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The format in this edition has been changed somewhat, which makes it easier to use than the previous ones. The use of the terms "open" and "closed" fractures is permanently established, and the terms "compound" and "simple" are discarded. It is refreshing to see how much actual "meat" can be packed into a small book of this type. The lack of verbiage and the simple style of presentation will continue to make this edition as appealing as have been its predecessors. Forty-eight simple but nevertheless effective illustrations amplify the text. The book is intended mainly for students and practitioners interested in fracture work. It fulfills its purpose and can be highly recommended.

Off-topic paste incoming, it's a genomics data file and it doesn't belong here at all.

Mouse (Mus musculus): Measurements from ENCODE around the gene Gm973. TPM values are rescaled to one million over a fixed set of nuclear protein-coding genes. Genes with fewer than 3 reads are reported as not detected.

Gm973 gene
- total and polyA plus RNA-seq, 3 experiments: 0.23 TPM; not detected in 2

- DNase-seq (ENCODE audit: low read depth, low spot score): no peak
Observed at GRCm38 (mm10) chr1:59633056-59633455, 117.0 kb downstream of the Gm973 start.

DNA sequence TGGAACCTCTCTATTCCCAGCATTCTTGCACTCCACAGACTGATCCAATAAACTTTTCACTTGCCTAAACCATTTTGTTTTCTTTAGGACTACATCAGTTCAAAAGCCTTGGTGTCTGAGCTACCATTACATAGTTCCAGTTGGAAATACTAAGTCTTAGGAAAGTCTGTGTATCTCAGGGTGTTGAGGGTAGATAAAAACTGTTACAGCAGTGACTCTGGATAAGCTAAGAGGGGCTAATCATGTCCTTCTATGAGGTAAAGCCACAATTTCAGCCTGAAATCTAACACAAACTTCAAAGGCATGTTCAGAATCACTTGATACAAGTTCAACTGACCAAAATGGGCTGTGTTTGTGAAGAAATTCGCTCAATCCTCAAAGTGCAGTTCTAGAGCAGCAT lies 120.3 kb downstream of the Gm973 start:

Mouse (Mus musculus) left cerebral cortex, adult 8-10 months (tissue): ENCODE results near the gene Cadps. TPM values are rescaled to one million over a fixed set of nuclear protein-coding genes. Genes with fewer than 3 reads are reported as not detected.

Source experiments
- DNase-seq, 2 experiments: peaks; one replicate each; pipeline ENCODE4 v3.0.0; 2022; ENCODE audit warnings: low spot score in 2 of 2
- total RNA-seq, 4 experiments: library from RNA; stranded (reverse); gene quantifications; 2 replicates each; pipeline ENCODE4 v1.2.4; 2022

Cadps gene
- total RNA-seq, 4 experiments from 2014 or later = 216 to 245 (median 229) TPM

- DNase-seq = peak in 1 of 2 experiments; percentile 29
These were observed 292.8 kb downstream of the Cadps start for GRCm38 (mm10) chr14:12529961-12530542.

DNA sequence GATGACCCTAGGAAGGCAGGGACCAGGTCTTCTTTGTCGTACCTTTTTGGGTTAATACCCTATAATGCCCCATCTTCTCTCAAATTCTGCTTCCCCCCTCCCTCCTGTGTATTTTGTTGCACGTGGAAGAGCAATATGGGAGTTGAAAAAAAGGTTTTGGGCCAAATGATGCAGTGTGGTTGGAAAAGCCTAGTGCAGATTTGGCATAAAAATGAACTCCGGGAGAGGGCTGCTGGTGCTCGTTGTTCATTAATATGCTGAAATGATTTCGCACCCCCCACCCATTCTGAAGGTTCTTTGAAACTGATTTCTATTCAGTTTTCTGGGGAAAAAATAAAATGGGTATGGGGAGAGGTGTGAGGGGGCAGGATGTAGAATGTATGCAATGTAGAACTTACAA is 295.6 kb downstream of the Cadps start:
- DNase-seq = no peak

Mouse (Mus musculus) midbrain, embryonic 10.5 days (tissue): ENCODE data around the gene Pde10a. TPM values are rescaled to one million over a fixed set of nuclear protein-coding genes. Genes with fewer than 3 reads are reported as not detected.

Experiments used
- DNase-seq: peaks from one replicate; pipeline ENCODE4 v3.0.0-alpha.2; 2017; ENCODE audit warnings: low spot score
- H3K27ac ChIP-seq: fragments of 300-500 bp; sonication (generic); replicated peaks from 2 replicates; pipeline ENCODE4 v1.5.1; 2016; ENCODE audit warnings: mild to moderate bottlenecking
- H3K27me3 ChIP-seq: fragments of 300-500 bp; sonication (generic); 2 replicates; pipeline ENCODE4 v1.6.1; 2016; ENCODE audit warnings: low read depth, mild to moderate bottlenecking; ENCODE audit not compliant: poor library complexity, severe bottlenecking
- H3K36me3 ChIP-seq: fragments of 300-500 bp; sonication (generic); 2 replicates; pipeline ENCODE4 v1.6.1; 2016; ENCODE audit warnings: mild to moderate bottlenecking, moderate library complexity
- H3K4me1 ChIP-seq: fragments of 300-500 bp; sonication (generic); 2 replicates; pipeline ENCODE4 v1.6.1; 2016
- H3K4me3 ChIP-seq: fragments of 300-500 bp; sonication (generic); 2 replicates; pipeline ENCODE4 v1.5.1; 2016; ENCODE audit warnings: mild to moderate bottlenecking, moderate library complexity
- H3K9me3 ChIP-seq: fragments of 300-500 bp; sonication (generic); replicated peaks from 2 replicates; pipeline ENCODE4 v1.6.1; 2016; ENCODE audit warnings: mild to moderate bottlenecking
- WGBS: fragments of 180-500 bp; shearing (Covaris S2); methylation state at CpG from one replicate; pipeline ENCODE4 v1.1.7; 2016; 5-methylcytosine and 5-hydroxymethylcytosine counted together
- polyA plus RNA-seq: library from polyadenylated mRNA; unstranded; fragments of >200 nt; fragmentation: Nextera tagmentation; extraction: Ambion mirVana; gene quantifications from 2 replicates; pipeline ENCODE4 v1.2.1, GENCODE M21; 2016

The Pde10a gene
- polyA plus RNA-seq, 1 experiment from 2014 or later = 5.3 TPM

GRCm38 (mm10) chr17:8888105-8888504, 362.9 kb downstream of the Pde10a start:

Primer on Fractures. JAMA. 1951;145(17):1388. doi:10.1001/jama.1951.02920350082031